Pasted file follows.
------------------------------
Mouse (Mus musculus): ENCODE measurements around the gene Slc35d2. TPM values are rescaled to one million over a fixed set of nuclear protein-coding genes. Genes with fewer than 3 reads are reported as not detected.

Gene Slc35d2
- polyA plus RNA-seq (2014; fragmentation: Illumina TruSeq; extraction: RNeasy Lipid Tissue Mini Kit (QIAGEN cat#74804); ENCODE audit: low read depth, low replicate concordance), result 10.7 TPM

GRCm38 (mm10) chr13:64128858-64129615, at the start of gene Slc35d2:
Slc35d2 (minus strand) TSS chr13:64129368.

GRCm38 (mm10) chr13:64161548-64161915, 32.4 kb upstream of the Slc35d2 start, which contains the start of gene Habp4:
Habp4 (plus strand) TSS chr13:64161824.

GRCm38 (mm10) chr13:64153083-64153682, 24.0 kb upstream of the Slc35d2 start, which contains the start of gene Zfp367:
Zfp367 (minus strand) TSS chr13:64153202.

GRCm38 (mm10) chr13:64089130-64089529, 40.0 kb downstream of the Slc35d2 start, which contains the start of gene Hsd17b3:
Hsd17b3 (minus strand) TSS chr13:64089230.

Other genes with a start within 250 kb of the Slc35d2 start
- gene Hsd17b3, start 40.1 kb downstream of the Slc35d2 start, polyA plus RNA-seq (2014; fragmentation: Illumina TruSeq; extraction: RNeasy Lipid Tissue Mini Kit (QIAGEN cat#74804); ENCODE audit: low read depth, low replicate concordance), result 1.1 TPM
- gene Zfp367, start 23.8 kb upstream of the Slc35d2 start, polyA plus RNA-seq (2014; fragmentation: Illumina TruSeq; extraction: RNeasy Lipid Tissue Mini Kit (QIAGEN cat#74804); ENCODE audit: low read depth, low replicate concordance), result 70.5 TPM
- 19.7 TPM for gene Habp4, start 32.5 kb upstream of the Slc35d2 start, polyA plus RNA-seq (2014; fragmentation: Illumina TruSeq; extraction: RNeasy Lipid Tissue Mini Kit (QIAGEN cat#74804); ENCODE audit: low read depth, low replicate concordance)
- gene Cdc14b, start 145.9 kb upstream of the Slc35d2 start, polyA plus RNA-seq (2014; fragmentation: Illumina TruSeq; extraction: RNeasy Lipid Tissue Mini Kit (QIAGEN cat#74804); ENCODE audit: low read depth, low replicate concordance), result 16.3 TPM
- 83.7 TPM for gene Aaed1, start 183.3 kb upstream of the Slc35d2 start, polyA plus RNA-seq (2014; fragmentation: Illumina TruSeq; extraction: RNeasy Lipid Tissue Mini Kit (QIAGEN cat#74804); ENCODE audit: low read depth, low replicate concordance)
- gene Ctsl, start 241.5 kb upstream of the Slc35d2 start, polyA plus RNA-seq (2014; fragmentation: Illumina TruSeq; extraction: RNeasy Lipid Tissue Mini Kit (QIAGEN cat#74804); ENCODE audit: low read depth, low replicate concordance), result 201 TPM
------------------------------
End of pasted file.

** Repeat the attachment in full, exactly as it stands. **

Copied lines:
Mouse (Mus musculus): ENCODE measurements around the gene Slc35d2. TPM values are rescaled to one million over a fixed set of nuclear protein-coding genes. Genes with fewer than 3 reads are reported as not detected.

Gene Slc35d2
- polyA plus RNA-seq (2014; fragmentation: Illumina TruSeq; extraction: RNeasy Lipid Tissue Mini Kit (QIAGEN cat#74804); ENCODE audit: low read depth, low replicate concordance), result 10.7 TPM

GRCm38 (mm10) chr13:64128858-64129615, at the start of gene Slc35d2:
Slc35d2 (minus strand) TSS chr13:64129368.

GRCm38 (mm10) chr13:64161548-64161915, 32.4 kb upstream of the Slc35d2 start, which contains the start of gene Habp4:
Habp4 (plus strand) TSS chr13:64161824.

GRCm38 (mm10) chr13:64153083-64153682, 24.0 kb upstream of the Slc35d2 start, which contains the start of gene Zfp367:
Zfp367 (minus strand) TSS chr13:64153202.

GRCm38 (mm10) chr13:64089130-64089529, 40.0 kb downstream of the Slc35d2 start, which contains the start of gene Hsd17b3:
Hsd17b3 (minus strand) TSS chr13:64089230.

Other genes with a start within 250 kb of the Slc35d2 start
- gene Hsd17b3, start 40.1 kb downstream of the Slc35d2 start, polyA plus RNA-seq (2014; fragmentation: Illumina TruSeq; extraction: RNeasy Lipid Tissue Mini Kit (QIAGEN cat#74804); ENCODE audit: low read depth, low replicate concordance), result 1.1 TPM
- gene Zfp367, start 23.8 kb upstream of the Slc35d2 start, polyA plus RNA-seq (2014; fragmentation: Illumina TruSeq; extraction: RNeasy Lipid Tissue Mini Kit (QIAGEN cat#74804); ENCODE audit: low read depth, low replicate concordance), result 70.5 TPM
- 19.7 TPM for gene Habp4, start 32.5 kb upstream of the Slc35d2 start, polyA plus RNA-seq (2014; fragmentation: Illumina TruSeq; extraction: RNeasy Lipid Tissue Mini Kit (QIAGEN cat#74804); ENCODE audit: low read depth, low replicate concordance)
- gene Cdc14b, start 145.9 kb upstream of the Slc35d2 start, polyA plus RNA-seq (2014; fragmentation: Illumina TruSeq; extraction: RNeasy Lipid Tissue Mini Kit (QIAGEN cat#74804); ENCODE audit: low read depth, low replicate concordance), result 16.3 TPM
- 83.7 TPM for gene Aaed1, start 183.3 kb upstream of the Slc35d2 start, polyA plus RNA-seq (2014; fragmentation: Illumina TruSeq; extraction: RNeasy Lipid Tissue Mini Kit (QIAGEN cat#74804); ENCODE audit: low read depth, low replicate concordance)
- gene Ctsl, start 241.5 kb upstream of the Slc35d2 start, polyA plus RNA-seq (2014; fragmentation: Illumina TruSeq; extraction: RNeasy Lipid Tissue Mini Kit (QIAGEN cat#74804); ENCODE audit: low read depth, low replicate concordance), result 201 TPM